What men can learn from Schitt’s Creek?

During lockdown, at the end of most evenings my wife and I would often watch an episode or two of Schitt’s Creek. We arrived late to the Schitt’s Creek world and wouldn’t normally watch sitcoms. But it soon became like a familiar and safe friend to us during lockdown. In some way it seemed to resonate with lockdown restrictions as it told a story of a family who had to leave their wealthy luxurious lifestyle, finding themselves living in a motel in a small town called Schitt’s Creek.


Schitt’s Creek is zany and crazy with wild outfits, wigs and jumpers. It is funny, beautiful, warm, compassionate and loving. My wife and I found ourselves drawn into the wonderfully created characters and observed the development of relationships. We watched this family learning to love and be loved. We observed them let go of the external trappings and discover what really mattered including acceptance, non-judgemental attitude, love, making time for others and compassion. I found myself laughing out loud and moved to tears during so many episodes. When we watched the final episode of the final series, we were left a little bereft.

One of the key relationships explored was between David (the adult son in the family) and his boyfriend Patrick. David had not been successful in relationships, he struggled to love and be loved and feared rejection and hurt. It was beautiful with numerous comedic moments to watch David open himself to love, receive love and express love. It was touching to see two men share tenderness, warmth, intimacy and most of all to verbally express their love. As I watched this, I felt myself moved to tears regularly. There was much to cry about during Schitt’s Creek. But I think my tears were to do witnessing men express themselves in loving and tender ways to other men. Yes, it was a gay relationship but, in the programme, it wasn’t about sex, it was about love, sensuality and intimacy. Men loving each other in this way, still appears to be quite rare in life and on film.

How can men become more tender, loving, compassionate and caring?

‘If we have not been guided on love’s path for most of our lives, we usually do not know how to begin loving, or what we should do and how we should act’ – bell hooks


Many men have not had love modelled to them or have experienced loving words said to them. These same men and boys have been told to be tough, be strong, be hard and be distant. This has led many men to live in emotional deserts. They can be emotionally dry, fragile, broken and distant. The life of caring and the beauty of loving has been reduced to keeping our guard up or showing love through sex.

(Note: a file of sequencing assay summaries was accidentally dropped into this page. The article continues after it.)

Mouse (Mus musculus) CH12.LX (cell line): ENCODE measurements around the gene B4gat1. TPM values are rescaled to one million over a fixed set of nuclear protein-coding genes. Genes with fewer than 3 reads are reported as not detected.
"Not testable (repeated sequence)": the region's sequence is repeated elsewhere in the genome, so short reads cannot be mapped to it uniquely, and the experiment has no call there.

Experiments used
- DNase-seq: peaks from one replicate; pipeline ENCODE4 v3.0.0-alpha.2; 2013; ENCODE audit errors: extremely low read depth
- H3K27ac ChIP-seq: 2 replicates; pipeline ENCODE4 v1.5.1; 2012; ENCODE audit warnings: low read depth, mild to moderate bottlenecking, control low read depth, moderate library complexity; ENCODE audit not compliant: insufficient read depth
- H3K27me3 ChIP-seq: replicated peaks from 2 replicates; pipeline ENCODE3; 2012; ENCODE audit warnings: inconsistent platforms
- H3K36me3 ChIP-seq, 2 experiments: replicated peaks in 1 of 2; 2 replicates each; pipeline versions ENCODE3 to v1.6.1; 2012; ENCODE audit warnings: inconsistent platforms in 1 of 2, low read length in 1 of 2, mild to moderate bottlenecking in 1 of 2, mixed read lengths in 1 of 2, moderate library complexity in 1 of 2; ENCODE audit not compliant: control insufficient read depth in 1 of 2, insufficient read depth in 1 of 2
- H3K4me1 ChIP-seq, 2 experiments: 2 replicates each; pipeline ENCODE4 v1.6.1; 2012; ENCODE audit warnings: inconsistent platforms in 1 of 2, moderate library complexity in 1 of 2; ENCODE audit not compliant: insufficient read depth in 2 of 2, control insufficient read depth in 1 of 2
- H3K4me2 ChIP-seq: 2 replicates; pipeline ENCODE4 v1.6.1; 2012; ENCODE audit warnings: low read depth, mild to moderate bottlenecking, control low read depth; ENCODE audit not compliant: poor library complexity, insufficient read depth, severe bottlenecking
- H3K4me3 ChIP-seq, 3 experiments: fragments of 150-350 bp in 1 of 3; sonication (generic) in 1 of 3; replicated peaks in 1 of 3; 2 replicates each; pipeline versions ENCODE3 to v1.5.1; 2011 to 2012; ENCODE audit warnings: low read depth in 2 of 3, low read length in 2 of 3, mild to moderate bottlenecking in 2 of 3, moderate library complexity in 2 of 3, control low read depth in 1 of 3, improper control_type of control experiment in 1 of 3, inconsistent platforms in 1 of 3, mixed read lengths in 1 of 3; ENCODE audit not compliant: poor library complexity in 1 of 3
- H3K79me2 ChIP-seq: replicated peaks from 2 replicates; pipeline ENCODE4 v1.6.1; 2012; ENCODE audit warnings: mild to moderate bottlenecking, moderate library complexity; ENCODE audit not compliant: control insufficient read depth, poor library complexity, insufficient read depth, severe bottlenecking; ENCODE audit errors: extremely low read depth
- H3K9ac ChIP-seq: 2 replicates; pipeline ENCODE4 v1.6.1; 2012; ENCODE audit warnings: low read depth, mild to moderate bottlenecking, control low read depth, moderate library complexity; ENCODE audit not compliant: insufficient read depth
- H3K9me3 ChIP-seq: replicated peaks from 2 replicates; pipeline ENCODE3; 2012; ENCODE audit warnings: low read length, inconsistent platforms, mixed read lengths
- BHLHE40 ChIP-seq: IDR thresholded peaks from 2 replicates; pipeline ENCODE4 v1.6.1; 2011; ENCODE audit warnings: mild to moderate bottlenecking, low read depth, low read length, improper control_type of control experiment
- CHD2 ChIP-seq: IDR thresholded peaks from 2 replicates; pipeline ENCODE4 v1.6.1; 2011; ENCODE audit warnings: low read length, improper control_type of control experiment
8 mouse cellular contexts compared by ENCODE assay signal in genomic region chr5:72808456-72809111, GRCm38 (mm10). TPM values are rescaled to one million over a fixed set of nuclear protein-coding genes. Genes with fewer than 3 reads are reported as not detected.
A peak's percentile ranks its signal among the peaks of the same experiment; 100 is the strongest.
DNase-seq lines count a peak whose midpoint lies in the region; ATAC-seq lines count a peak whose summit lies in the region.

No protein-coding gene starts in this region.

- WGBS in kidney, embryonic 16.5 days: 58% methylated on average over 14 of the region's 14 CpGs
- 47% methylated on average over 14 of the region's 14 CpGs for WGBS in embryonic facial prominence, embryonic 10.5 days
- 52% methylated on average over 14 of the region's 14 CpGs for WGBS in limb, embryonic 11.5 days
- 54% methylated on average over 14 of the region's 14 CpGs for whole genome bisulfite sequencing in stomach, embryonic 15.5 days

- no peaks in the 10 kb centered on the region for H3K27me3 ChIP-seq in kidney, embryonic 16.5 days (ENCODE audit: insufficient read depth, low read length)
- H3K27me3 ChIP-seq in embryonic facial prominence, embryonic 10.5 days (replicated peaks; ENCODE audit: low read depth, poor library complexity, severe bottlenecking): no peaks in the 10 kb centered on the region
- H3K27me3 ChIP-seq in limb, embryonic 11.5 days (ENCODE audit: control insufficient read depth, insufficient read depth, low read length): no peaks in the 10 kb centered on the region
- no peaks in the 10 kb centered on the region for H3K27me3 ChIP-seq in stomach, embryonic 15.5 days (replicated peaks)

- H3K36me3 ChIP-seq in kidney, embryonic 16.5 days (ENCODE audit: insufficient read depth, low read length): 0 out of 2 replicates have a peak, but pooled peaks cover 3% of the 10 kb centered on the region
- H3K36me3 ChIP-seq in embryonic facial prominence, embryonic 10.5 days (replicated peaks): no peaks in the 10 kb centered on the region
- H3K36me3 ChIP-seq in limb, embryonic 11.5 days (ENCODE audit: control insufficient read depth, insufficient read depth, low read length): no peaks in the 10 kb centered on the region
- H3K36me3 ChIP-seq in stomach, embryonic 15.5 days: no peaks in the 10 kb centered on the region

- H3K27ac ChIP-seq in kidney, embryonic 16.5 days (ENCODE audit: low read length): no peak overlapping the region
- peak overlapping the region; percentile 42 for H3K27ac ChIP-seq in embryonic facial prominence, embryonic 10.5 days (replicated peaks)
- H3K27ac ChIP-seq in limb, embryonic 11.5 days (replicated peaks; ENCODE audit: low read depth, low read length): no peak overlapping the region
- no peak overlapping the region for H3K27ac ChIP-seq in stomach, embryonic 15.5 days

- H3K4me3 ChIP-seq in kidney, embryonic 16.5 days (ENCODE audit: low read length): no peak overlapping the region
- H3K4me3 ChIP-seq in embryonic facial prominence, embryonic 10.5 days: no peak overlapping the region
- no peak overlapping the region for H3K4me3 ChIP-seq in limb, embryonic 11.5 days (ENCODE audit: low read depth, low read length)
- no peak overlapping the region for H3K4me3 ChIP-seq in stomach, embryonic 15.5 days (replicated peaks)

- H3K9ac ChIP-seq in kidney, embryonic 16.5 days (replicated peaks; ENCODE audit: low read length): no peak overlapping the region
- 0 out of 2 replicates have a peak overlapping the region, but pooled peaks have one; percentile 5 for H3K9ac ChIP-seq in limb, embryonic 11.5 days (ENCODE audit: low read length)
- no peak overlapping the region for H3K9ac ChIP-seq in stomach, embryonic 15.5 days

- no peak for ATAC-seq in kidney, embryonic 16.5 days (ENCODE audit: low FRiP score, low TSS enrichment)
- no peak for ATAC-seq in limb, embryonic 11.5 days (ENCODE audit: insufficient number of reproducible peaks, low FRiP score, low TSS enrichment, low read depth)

Love as work


Many men enjoy their work and like to prove themselves through hard work, success and achievements. Building their business, gaining promotions, improving their status and increasing their wealth is often a real drive for men, nurturing their self-esteem through performance-based self-esteem. Work for many has often become a way of gaining acceptance, getting attention and proving their worth to their parents and others. This can often be the vehicle where they can safely feel loved.


Do these gains disguise losses? The losses I am thinking about include the loss of the ability to fully love themselves and the capacity to love and care for others. The loss of actively listening to the other, having empathy for the other and truly connecting with others in a deeper loving way.

How many men work hard for their relationship, put energy into developing intimacy, growing in emotional and relational fitness and become more engaged in the social, emotional and relational growth of their relationships and family? Often the above is seen as women’s work.


Tips for working at love

1. Become aware of the way that you show love to others including your friends, partner and children. How often do you express your love through words? How often do you express your love via action?

2. Make time for your relationships – Many of us are time poor, yet if we want to grow our relationship and move it from functionality to intimacy, it will require time and effort. Relationships don’t just magically happen, they need work. They will often need servicing and a real time commitment for them to change. Often Couples come to me for help to grow their relationship but often it is hard to make an appointment time. When they have had an appointment, it is then difficult for them to fit in loving practices for relational growth.

3. Work on yourself – Start to take courage in becoming aware, recognising and expressing your vulnerable emotions. Start to build emotional fitness, exercising a broad spectrum of emotions and building up flabby muscles. Try to stop buffering your loving and vulnerable emotions. Allow them to move and flow.


James Hawes

Psychotherapist and author of ‘The Secret Lives of Men’